What is Airsoft? [The Ultimate Beginner’s Guide]
What is Airsoft?
Airsoft is both a competitive and a casual sport where teams compete against each other in either objective based or deathmatch type of games using Realistic Imitation FᎥrearms (RIFs).
The pellets used in Airsoft Replicas are called BBs and because they don’t contain any paint or any other sort of coloring, Airsoft is mainly based on honor as players have to call themselves out whenever they’ve been hit by a BB.
When the word ‘Airsoft’ is first mentioned, it’s easy to believe that it’s just a bunch of mates running around on a field and shooting plastic replicas that look like real steel imitating COD and you would be right to some extent.
However, Airsoft is a lot more complex than that. It involves communication, understanding your position, understanding the field and being able to work well in a team – sounds perfect for your CV, I know! By definition, Airsoft is a team shooting game dependent on honour and focused on strengthening team coordination and core traits.
But to truly understand Airsoft we need to delve a little deeper into its history and the laws surrounding the ever – expanding network that it is.
Where did it all start?
A quick recap, Airsoft has been around for a really long time and originated in Japan around the 1970’s. It’s combat style and ‘soft air g⊔ns’ allowed it to fit in with Japan’s strict g⊔n policies. The Airsoft craze then spread to the other eastern – Asian countries such as China and Hong-Kong and finally spread to places such as the UK and the United States during the 1980s.
Of course, in terms of the actual Airsoft Replicas’ history, firstly in 1970 Japan only spring powered and gas rᎥfles existed, and then eventually these evolved into fully automatic electric airsoft replicas powered by batteries.
The first AEG (Automatic Electric G⊔n) was created by the famous Tokyo Marui in 1991, the one and only Famas F1. Airsoft replicas have since been ever evolving and each brand becomes a part of history through the replicas and innovative designs they choose to produce!
Currently Airsoft is widely known across the globe, yet it still remains quite a niche sport. Here’s a list of countries you might find yourself playing Airsoft in: USA, UK, Spain, France, Netherlands, Germany, Poland, Russia, Sweden, Norway, Japan, Philippines, Thailand etc.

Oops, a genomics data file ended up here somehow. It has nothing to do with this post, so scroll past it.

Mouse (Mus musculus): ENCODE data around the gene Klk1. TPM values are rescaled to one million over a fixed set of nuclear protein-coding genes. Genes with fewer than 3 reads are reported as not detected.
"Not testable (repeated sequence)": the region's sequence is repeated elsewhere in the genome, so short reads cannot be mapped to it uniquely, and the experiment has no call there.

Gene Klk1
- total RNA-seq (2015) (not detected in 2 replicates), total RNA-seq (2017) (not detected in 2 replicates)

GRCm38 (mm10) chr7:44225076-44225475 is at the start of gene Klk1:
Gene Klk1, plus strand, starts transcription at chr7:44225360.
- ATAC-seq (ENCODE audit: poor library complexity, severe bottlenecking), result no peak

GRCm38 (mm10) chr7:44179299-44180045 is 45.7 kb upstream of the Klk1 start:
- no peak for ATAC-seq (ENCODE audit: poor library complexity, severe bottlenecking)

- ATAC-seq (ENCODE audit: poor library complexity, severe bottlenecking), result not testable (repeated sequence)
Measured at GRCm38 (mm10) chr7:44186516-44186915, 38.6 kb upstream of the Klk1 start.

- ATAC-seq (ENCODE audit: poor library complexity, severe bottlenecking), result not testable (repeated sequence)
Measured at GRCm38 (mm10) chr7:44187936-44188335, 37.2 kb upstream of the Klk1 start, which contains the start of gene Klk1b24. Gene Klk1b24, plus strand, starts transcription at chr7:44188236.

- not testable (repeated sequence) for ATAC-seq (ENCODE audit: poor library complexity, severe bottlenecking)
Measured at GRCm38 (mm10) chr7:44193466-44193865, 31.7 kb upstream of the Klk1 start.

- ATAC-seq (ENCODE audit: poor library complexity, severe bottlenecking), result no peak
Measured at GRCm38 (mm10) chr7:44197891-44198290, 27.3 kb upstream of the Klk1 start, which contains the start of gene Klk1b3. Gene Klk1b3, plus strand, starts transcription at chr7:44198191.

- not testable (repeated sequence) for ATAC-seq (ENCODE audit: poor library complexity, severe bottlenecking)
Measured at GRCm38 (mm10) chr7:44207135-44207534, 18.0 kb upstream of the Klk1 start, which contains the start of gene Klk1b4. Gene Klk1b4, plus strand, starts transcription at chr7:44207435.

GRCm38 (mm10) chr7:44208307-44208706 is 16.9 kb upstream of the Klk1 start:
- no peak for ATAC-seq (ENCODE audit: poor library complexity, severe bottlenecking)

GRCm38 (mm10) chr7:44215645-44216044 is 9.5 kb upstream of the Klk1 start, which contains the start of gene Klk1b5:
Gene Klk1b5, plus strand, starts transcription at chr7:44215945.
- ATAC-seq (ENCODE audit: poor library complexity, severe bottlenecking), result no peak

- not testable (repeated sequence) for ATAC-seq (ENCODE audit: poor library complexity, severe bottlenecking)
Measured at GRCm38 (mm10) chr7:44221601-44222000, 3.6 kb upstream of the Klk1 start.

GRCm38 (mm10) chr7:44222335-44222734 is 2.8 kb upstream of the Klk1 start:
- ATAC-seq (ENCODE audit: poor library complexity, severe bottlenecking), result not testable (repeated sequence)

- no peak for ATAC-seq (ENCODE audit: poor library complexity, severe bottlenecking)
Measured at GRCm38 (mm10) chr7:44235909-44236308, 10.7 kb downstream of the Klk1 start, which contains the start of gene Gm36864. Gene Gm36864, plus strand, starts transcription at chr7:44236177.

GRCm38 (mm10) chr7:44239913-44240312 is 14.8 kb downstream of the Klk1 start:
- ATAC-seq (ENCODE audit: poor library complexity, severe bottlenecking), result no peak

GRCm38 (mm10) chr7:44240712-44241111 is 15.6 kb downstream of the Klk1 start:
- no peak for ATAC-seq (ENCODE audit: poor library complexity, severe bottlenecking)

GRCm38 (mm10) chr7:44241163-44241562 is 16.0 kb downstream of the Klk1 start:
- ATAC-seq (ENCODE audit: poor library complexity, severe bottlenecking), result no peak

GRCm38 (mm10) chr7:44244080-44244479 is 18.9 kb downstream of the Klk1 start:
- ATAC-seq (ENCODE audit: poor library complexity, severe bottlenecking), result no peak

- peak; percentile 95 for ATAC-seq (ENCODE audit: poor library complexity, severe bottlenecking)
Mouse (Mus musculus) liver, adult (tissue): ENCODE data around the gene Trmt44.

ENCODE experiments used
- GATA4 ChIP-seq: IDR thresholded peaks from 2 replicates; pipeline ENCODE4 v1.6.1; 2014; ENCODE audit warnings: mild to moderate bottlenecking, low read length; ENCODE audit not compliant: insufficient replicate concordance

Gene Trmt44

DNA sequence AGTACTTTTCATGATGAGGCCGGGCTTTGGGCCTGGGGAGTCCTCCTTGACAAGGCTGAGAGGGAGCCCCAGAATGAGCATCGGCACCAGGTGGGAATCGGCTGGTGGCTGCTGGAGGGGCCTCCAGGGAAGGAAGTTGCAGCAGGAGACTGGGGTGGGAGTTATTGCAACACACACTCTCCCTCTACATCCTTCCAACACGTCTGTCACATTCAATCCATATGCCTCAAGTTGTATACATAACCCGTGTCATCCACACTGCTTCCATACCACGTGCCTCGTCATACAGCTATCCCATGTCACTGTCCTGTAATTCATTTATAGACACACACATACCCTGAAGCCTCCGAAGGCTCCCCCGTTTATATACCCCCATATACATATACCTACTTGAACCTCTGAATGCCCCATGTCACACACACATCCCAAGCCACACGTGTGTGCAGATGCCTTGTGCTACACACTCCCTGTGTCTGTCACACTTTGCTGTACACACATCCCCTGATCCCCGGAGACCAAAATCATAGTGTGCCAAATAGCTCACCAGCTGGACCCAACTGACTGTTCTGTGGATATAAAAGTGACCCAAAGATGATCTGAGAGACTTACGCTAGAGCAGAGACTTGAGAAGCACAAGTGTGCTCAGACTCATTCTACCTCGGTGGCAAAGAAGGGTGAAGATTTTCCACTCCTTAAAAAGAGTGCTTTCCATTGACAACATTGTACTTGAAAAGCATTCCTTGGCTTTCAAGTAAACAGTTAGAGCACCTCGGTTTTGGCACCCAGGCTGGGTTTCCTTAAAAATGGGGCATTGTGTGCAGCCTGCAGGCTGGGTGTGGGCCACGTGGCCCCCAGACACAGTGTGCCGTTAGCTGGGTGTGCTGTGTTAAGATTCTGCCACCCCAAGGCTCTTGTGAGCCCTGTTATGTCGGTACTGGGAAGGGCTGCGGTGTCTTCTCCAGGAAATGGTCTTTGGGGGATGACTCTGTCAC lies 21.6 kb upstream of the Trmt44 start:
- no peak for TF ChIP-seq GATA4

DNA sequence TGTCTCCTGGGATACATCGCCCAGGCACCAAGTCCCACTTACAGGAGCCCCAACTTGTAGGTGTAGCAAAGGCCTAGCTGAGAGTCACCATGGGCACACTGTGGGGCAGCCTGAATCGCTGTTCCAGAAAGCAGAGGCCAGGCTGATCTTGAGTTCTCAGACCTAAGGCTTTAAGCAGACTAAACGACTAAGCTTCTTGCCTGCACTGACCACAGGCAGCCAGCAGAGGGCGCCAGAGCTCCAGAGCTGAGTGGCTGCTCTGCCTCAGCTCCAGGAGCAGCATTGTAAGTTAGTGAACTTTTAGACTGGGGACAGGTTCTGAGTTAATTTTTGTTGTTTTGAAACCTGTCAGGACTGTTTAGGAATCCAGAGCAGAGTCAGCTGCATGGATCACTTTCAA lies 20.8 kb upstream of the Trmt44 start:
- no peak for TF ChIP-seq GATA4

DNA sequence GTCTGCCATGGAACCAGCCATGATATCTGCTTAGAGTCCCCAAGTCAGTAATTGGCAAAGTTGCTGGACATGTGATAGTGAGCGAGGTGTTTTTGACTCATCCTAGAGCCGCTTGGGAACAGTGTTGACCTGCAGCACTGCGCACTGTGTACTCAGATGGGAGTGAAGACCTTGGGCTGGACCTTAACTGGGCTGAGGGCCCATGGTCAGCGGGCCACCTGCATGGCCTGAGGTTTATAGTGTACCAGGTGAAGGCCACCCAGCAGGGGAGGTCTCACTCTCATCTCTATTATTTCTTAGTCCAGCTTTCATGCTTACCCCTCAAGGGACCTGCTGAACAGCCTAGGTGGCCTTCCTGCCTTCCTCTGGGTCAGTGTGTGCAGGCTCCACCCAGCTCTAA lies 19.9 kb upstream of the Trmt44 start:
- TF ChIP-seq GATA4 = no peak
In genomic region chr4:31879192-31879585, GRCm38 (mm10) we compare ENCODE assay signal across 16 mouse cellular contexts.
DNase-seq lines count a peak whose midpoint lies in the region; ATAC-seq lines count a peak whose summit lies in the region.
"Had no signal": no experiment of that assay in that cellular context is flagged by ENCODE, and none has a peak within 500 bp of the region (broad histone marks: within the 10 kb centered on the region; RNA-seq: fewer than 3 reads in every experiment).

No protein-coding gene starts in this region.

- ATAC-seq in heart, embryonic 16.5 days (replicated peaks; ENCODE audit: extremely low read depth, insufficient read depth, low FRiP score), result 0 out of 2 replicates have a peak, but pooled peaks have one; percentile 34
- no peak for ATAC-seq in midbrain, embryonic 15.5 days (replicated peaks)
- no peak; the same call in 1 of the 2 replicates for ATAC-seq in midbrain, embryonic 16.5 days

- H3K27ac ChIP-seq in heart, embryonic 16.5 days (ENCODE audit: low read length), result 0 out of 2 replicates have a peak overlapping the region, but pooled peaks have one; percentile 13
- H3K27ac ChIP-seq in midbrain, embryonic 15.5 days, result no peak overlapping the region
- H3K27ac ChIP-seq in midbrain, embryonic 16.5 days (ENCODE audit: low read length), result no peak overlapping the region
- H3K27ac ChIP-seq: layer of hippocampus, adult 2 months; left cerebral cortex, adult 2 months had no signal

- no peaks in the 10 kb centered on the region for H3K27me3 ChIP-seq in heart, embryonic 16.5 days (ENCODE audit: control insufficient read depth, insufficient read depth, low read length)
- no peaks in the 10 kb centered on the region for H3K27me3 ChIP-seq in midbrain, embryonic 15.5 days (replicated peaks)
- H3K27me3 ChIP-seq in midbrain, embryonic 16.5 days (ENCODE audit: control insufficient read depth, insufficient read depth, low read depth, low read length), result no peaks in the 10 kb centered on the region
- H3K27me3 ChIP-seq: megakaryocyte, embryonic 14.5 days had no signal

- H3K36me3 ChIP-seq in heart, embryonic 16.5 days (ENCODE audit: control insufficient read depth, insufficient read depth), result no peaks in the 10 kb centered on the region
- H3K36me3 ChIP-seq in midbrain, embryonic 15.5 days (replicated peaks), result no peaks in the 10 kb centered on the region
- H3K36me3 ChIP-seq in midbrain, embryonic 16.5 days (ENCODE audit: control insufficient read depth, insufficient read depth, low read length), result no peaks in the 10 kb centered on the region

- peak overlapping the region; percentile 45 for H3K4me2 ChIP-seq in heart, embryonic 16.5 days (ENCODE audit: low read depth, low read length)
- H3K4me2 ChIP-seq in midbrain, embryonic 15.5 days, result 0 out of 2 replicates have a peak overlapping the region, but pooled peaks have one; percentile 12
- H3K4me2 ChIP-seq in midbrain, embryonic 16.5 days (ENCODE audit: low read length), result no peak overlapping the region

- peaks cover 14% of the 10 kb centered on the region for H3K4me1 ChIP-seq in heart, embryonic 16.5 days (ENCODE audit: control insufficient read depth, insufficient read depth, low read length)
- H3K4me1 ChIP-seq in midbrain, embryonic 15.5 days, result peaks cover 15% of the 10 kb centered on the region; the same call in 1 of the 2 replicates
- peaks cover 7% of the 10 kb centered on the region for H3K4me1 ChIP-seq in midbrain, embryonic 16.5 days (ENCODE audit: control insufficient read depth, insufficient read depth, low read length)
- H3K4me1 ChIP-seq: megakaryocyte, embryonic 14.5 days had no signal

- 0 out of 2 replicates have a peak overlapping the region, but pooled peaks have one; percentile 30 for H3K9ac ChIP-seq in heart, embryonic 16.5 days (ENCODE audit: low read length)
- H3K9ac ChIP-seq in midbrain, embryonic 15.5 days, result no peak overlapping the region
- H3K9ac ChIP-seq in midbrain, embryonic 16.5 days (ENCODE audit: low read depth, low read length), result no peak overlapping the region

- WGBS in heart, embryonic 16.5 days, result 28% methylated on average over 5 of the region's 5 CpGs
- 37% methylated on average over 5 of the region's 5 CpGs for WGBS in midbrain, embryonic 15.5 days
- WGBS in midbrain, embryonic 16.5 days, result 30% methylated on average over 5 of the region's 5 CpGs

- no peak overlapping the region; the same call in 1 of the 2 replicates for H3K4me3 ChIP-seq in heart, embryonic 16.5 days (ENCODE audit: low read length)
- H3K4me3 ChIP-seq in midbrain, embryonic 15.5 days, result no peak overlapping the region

Who can play?
Airsoft is often listed by a number of names: a game, a hobby, a sport. The aim of Airsoft depends on the person or the team playing it. It is down to the individual whether they choose to practice it as a sport and take part in adrenaline fueled milsim or play it as a hobby with a few mates at a weekend skirmish – whatever the choice, anyone is welcome to play regardless of your experience, fitness level or amount of equipment!
Airsoft is a perfect, active alternative to a lazy Sunday where you can shoot replicas, have fun, meet new people and make new friends along the way; whilst relatively exercising and staying healthy!
The sport itself is amazing, and fortunately the social side is potentially even better! There is a multitude and events and even international festivals of Airsoft that last for a few days. It’s a community well worth joining!
Age wise, generally you must be over the age of 13 to play regardless of gender or physical fitness. However, there are some exceptions and certain Airsoft clubs will allow 11+ as long as they’re accompanied by an adult.
If you have any pre-existing medical conditions, I would advise you to contact a medical health care professional to make sure you’re in good condition to play. If you are, gear up and you’re good to go.
So now that we’ve covered the basics and the ground rules, what’s actually involved in the Airsoft Sport? There are three main game types in airsoft: Skirmish, MilSim and Speedsoft.
This is the most popular game type that most sites run on weekends and is a great way for new players to get introduced to the sport. It’s the most simplistic and beginner friendly type of play; a variety of games are played throughout the day which makes sure that there are no stale moments and everyone is constantly active throughout.
The types of games you can normally expect to see during the day can include: ‘Team Deathmatch’, ‘Conquest’, ‘Capture the Flag’, ‘Capture the Bomb’, ‘Search and Destroy’, ‘Hostage Rescue’, ‘Capture the VIP’, ‘Capture the Hill’ and simple Attack/Defend scenarios.
Milsim is an abbreviation for Military Simulation. While it is a common ground for both airsofters and paintballers, airsoft replicas are the most commonly used in MilSim practices to enhance the realism of the situation.
As an Airsoft player you can choose to be part of the MilSim community and take part in the re-enactment of historical dates, military battle sims and a law-enforcement style of combat. Expect long weekends with spaced out objectives, patrols and guard duties where games will continue through the night and your tent might just get raided by the opposite team! Perfect, for adrenaline junkies!
Speedsoft, although a new kid on the block, it’s growing in its popularity amongst Airsofters due to its intense and competitive nature! SpeedSoft pulls away from the whole military simulation style and takes heavy influence from paintball gear, as it is designed for speed and durability.